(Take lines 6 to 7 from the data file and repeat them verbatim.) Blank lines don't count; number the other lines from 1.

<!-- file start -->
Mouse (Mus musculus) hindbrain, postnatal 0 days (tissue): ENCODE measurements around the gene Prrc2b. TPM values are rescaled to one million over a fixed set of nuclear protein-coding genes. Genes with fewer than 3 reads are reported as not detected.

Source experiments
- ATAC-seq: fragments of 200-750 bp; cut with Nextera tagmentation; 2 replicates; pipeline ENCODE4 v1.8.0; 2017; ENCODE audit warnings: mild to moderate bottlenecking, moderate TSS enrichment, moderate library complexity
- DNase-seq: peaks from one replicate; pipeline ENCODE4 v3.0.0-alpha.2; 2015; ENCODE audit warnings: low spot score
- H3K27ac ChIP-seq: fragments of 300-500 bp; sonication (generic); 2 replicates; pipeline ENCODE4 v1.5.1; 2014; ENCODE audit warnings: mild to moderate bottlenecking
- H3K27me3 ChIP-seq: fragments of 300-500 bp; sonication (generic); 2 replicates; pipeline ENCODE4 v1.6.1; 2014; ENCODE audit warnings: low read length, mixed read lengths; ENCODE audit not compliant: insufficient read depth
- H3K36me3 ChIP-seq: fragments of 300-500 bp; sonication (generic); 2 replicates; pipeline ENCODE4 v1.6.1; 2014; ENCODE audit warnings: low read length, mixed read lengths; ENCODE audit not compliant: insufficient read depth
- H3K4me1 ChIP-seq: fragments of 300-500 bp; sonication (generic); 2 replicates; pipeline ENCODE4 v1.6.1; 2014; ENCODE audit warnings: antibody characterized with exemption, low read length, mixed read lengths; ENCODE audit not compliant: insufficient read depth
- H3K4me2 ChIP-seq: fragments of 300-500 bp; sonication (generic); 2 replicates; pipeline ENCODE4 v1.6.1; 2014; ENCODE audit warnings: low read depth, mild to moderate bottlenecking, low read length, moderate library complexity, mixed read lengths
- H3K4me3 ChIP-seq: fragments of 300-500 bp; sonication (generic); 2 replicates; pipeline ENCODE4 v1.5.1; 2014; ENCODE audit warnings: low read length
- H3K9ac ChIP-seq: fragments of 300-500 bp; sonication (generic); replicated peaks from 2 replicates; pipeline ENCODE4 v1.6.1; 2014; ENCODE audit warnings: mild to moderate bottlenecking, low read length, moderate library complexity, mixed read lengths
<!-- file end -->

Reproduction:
- H3K27me3 ChIP-seq: fragments of 300-500 bp; sonication (generic); 2 replicates; pipeline ENCODE4 v1.6.1; 2014; ENCODE audit warnings: low read length, mixed read lengths; ENCODE audit not compliant: insufficient read depth
- H3K36me3 ChIP-seq: fragments of 300-500 bp; sonication (generic); 2 replicates; pipeline ENCODE4 v1.6.1; 2014; ENCODE audit warnings: low read length, mixed read lengths; ENCODE audit not compliant: insufficient read depth